- Internationalized domains are part of the list, including 삼성 (That’s SAMSUNG in Korean).
- Google appears to be among the most enthusiastic applicants. They established a separate company – Charleston Road Registry Inc. – to apply for more than 100 top-level-domains.
ICANN is pitching this as “The day it all becomes clear”, but the process is far from it. An “objection period” for new gTLDs now begins and ICANN states that this period “is intended to remain open for approximately seven months”. Not exactly clear. The proposed “Trademark Clearinghouse” is also not yet established, though this will be critical for brand owners to manage rights protection issues when the new registries are launched. Stay tuned.
This month marks the 25th year of operations for the .CA domain, Canada’s country-code top-level domain (ccTLD). It was originally allocated to John Demco, an employee of UBC, who operated the domain on a volunteer basis between 1987 and 2000, when it was formally transferred to CIRA (the Canadian Internet Registration Authority). I still recall the days when the mentality around domain name disputes was quite simple – someone knew someone who knew Jon Postel, who could simply reallocate the nameservers. Today, .CA disputes are resolved through formal arbitration under the CDRP – the CIRA Domain Name Dispute Resolution Policy, version 1.3 which came into effect August 22, 2011. A few recent decisions:
- Transfer Granted: In Oakley Inc. v. Zhou Yayang, the famous manufacturer of sunglasses and sportswear claimed rights in the domain name DISCOUNT-OAKLEYSUNGLASSES-SALE.CA. This case was a classic “squatter” case which featured a registrant who filed no defence. Evidence that the domain was being used to sell Oakley products outside of Oakley’s distribution chain. A long line of decisions was cited to support Oakley’s win, and the domain name was ordered to be transferred.
- Claim Dismissed: In Ebates Canada Inc. v. Cranhill & Co., there was a dispute about the EBATES.CA domain name. Ebates Canada claimed that it was the exclusive Canadian licensee of the trade-mark EBATES, a mark which is the subject of two competing trade-mark applications in the Canadian trade-marks office. Cranhill, the registrant, argued that it enjoyed earlier use of the name EBATES dating back to 1994 and had rights in 2000, the year the domain name was registered. In deciding to dismiss the complaint, the panelists noted that the claimant Ebates Canada Inc. was not incorporated until 2011. It did not exist in 2000 and could not have had any rights at the time the domain name was registered.
What’s the overall chance of success? If recent statistics are any guide, decisions are most often rendered in favour of applicants. There have been 51 decisions in 2010, 2011 and 2012 (to date) and of those decisions, roughly 80% of decisions have resulted in a transfer; in about 20% of the cases, the claim was dismissed. That may reflect the fact that applicants will only pursue a remedy through the CDRP when they have a strong case. In about 64% of the cases, a single arbitrator was used, as opposed to a panel of 3 decison-makers. Interestingly, of the cases in which the claim was dismissed, the majority (72%) were decided by a 3-member panel.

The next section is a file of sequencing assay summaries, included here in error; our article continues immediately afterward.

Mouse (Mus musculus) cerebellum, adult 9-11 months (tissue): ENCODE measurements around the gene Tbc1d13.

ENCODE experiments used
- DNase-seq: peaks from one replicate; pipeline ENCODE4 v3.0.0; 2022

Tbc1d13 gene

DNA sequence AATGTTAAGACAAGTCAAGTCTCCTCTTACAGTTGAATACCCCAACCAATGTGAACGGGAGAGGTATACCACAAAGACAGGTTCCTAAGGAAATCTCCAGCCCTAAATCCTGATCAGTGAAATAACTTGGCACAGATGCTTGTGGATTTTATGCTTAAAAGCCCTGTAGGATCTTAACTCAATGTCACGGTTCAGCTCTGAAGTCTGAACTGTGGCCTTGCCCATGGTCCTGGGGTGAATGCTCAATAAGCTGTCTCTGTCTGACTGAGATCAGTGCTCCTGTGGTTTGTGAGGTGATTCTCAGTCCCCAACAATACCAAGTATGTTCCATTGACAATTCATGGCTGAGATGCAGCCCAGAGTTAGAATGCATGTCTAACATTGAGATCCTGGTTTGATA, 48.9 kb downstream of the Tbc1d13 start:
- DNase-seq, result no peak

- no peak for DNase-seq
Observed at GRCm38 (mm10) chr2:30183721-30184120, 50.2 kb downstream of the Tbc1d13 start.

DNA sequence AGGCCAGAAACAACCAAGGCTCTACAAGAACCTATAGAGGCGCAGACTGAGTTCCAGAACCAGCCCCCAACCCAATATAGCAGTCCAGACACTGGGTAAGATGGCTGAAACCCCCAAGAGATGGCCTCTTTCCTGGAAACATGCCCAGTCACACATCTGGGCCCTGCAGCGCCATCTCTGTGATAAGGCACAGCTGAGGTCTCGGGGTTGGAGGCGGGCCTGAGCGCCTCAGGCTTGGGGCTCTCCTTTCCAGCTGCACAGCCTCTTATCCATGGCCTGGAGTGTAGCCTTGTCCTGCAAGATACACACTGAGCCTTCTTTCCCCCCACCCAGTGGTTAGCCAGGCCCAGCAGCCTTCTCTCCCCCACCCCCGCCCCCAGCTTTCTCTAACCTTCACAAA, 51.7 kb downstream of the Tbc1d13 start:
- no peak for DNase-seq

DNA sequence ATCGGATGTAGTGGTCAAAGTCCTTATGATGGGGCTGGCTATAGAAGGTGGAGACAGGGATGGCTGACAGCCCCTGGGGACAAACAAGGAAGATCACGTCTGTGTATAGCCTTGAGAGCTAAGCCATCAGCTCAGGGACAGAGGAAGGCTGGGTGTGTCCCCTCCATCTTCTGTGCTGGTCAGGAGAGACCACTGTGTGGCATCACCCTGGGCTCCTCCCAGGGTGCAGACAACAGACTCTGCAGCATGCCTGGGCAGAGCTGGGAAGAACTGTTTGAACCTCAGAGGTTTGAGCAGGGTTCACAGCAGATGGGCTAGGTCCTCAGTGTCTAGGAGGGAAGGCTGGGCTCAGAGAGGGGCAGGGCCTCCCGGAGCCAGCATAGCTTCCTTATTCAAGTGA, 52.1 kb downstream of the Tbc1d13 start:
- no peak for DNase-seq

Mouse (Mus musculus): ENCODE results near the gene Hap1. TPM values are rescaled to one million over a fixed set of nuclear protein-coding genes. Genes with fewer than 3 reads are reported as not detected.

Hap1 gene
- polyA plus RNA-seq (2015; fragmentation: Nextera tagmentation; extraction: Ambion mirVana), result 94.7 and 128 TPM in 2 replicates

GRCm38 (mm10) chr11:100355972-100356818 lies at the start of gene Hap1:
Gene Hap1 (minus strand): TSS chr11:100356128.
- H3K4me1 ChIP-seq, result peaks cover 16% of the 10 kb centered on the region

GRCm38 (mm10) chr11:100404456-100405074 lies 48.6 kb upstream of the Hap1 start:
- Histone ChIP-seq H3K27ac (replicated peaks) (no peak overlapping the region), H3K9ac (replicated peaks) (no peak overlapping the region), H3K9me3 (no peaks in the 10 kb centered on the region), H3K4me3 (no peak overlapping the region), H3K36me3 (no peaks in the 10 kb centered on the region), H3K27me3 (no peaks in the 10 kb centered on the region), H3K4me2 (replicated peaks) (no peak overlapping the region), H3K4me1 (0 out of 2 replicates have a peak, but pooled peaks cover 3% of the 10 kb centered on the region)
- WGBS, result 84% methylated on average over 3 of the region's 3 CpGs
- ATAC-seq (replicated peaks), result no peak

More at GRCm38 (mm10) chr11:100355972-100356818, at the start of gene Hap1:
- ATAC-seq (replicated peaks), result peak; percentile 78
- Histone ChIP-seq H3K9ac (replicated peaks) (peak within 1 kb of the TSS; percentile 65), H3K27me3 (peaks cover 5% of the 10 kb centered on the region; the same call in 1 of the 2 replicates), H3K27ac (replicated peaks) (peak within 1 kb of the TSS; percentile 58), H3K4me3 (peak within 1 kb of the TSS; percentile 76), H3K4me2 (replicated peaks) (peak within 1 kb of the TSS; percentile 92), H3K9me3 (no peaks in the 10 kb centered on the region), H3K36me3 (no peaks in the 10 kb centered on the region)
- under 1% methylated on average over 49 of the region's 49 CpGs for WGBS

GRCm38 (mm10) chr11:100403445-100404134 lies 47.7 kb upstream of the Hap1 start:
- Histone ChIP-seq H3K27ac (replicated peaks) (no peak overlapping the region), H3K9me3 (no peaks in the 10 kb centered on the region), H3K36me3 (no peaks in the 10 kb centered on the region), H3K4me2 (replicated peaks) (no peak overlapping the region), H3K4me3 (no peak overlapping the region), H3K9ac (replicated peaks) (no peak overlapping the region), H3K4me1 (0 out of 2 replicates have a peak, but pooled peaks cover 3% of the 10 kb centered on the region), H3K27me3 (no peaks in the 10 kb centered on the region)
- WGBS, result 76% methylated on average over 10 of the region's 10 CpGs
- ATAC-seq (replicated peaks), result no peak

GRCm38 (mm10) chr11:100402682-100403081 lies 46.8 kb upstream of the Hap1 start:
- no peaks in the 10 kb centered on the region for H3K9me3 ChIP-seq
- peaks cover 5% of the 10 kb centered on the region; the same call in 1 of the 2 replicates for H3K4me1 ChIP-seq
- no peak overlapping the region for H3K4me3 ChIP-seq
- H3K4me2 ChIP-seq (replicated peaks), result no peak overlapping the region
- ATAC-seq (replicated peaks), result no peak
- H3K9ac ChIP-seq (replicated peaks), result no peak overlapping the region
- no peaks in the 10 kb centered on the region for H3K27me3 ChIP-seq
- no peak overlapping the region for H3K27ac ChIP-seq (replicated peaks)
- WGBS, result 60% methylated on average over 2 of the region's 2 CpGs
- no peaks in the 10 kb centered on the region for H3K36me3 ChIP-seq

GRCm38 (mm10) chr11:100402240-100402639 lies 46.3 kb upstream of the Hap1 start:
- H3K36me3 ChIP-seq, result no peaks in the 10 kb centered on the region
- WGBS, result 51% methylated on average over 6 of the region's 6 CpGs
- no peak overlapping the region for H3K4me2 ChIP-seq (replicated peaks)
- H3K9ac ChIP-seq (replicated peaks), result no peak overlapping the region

Calgary – 07:00 MDTNo comments
You may recall our earlier posts describing the gTLD process (see: The New gTLDs: Who, What and When).
ICANN‘s process introduces new generic Top-Level-Domains (or gTLDs), expanding the domain name system from the current familar strings such as .com, .net and .ca, etc. to who knows what… .flowers, .lawyers or .anything. The application period was due to close on April 12, 2012. May 1, 2012 was slated as “Reveal Day”, when the applicants and their proposed TLDs were to be published. So far, some 2,091 applications along with USD$350 million in application fees have been submitted to ICANN. The May 1st deadline has passed without the publication of the application information, because ICANN has suffered a “software glitch” which must be resolved before the application period can be reopened and finalized.
Once that is complete, ICANN will publish the names of applicants and their proposed TLDs. This triggers a seven-month objection period, during which rightsholders can file a complaint. A recent article from Managing Intellectual Property reports that the “Trademark Clearinghouse” is also behind schedule.
Even if half of the applications are approved, that means the introduction of a thousand new generic Top-Level-Domains. Trade-mark owners, brace yourselves.
Related reading: Lawyers Weekly: Domain Name Article
Calgary – 07:00 MDT1 comment
ICANN is now implementing its plans to permit the creation of new generic top-level domains (gTLDs). TLDs are everything to the right of the dot. (For example, a new gTLD might be .canada, .newyork, or .mac) Many brand owners are tired of seeing announcements about gTLDs, Sunrise Periods and procedures for rightsholders. Seemingly endless changes – from the launch of new TLDs such as dot-ASIA and dot-XXX, to the introduction of internationalized domain names, to recent dot-CA changes – make this a bewildering area of law for trade-mark owners. Here is a summary of what to expect from ICANN in 2012: